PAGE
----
At the closing of a personal property secured transaction, legal counsel for the borrower often delivers an opinion to the lender concerning the security interests in the borrower’s personal property the borrower has granted to the lender. At the time, the parties typically consider whether a Security Interest Opinion is necessary and, if so, the professional best able to render such an opinion. There are various considerations in making this assessment.
First, an attorney should not request an opinion that he or she would be unwilling to state. Second, a lawyer should not request an opinion in an area of substantial legal uncertainty. Third, a lawyer should not request an opinion if the delivery of the opinion is unreasonably costly based on the size of the transaction and the relative benefit provided by the opinion, especially if the opinion will be subject to extensive qualifications and exceptions.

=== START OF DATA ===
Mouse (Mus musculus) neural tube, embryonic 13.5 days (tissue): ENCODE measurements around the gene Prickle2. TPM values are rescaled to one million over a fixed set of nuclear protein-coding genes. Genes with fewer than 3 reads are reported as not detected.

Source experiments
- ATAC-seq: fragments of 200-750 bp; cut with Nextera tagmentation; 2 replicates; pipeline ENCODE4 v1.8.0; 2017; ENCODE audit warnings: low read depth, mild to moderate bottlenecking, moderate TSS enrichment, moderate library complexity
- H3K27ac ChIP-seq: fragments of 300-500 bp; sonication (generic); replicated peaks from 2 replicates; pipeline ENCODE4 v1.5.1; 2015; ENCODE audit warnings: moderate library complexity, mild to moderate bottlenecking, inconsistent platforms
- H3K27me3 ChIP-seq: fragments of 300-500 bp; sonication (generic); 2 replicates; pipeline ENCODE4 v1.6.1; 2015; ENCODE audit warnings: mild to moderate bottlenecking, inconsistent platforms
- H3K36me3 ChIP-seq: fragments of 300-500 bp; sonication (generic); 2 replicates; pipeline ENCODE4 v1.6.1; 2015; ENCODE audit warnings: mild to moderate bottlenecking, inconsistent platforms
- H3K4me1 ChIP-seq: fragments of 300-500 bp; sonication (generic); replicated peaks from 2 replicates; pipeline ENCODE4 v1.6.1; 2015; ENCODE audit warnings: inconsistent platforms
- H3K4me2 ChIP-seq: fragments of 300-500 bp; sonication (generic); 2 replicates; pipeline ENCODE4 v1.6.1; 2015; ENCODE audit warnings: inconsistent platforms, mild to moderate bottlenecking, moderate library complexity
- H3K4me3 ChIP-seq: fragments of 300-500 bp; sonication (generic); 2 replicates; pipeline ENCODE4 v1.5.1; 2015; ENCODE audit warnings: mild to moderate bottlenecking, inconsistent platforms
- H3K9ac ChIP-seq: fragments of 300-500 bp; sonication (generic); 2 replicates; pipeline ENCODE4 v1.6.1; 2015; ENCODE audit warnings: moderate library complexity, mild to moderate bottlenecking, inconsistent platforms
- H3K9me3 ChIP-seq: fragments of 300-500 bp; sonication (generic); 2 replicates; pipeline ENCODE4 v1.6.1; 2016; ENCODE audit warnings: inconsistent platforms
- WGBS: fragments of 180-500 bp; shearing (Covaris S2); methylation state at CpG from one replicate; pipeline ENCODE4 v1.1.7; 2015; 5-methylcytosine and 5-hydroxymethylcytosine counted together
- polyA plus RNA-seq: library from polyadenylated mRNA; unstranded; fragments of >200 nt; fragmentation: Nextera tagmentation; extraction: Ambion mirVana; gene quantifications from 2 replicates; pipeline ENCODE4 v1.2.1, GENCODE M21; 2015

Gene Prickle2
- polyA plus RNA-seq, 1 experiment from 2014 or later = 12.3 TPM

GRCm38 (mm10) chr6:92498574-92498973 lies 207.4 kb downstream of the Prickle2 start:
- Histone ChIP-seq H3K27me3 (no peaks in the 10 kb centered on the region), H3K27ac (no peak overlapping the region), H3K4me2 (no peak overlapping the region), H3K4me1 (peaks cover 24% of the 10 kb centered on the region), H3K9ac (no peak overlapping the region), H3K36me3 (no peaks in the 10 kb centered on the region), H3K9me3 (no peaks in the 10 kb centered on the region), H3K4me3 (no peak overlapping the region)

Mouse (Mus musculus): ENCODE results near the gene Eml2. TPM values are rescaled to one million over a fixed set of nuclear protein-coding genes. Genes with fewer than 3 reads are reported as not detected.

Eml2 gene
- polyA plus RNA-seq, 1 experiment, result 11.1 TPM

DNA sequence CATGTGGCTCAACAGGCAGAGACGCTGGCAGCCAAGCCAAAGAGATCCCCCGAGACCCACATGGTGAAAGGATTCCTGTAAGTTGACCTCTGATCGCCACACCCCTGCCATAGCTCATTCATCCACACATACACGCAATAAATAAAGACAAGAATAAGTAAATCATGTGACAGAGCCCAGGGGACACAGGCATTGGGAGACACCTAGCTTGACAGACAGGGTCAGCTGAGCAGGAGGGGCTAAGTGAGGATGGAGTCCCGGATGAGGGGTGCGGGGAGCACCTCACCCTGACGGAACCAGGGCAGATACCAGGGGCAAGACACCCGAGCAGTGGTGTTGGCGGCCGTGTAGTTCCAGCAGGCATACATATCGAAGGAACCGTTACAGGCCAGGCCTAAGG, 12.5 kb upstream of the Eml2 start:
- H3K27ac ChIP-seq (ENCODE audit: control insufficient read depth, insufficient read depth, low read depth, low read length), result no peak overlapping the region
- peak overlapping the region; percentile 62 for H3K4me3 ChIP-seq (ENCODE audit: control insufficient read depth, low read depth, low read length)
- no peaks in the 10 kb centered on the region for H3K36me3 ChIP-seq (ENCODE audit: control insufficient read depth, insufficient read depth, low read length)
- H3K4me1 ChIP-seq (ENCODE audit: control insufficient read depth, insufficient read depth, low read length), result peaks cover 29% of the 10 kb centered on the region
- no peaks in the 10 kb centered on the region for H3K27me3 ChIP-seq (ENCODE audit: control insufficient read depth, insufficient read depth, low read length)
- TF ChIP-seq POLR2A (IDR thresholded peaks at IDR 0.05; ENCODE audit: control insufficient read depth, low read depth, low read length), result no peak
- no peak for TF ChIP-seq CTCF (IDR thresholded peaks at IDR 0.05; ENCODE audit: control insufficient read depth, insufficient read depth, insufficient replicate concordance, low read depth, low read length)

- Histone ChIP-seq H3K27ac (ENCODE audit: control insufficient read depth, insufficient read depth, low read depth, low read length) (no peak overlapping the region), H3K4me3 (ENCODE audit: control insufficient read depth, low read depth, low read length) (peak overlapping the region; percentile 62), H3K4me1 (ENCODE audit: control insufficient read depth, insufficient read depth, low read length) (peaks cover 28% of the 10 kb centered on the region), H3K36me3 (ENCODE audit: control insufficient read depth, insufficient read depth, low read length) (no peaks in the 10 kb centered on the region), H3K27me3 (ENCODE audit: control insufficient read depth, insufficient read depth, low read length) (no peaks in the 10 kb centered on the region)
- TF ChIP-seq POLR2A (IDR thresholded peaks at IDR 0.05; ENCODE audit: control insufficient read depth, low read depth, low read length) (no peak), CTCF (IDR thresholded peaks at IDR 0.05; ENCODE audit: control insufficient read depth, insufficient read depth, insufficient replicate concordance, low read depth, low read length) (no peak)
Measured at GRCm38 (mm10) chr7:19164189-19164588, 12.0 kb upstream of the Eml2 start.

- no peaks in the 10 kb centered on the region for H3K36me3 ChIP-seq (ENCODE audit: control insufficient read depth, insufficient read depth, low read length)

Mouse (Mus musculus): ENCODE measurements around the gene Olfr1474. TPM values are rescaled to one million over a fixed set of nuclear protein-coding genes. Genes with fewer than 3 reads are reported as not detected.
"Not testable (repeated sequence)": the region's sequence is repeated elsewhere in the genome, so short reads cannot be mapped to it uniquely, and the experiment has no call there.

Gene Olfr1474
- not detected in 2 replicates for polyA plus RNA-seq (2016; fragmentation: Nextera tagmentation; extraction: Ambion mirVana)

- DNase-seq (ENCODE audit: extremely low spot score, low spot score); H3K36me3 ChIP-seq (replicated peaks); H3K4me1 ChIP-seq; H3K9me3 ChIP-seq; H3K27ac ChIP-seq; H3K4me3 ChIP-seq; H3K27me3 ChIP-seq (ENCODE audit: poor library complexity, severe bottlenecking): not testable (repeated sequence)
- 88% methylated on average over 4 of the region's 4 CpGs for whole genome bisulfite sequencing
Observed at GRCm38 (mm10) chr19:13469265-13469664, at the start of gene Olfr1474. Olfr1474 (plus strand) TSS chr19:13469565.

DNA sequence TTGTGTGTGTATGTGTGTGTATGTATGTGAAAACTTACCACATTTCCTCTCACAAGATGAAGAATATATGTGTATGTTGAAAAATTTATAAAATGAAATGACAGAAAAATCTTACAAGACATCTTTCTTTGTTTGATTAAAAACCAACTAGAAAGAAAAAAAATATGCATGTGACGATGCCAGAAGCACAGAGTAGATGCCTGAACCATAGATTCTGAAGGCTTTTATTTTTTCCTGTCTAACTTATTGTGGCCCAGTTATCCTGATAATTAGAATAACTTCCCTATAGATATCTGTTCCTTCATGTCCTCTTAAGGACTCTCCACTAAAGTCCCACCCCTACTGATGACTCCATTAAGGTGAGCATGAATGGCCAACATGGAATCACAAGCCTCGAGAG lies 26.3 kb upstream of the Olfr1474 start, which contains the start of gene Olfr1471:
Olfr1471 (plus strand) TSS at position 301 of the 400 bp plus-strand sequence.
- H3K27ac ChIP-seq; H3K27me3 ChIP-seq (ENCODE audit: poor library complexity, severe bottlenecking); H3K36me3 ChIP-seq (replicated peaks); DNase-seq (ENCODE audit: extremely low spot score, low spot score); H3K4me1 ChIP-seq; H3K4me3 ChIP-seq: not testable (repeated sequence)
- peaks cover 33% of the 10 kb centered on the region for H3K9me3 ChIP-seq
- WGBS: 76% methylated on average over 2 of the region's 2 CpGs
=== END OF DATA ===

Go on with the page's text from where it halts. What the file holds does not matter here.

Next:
Parties to secured transactions like lenders and their legal representatives must act reasonably in assessing whether there is a necessity or even reasonable justification for a Security Interest Opinion. This is especially true today based on the increased ease in which perfection may occur and the greater uniformity in personal property secured transactions law as a result of revised Article 9′s almost uniform adoption throughout the United States.
It is currently a common practice based on reasons mostly related to efficiency for the debtor’s lawyer to provide a Security Interest Opinion at the closing of the transaction. There are exceptions which may necessitate the consideration of whether the secured party’s lawyer is in a better position to provide the Security Interest Opinion.
A Security Interest Opinion does not address choice-of-law issues unless expressly addressed in the opinion, and, as a result, does not address which state’s law governs perfection, as well as the effect of perfection or nonperfection or the priority of any security interest. If the law of some other jurisdiction may apply to the transaction, it may be necessary to obtain legal counsel in this other jurisdiction to give or supplement the Security Interest Opinion.
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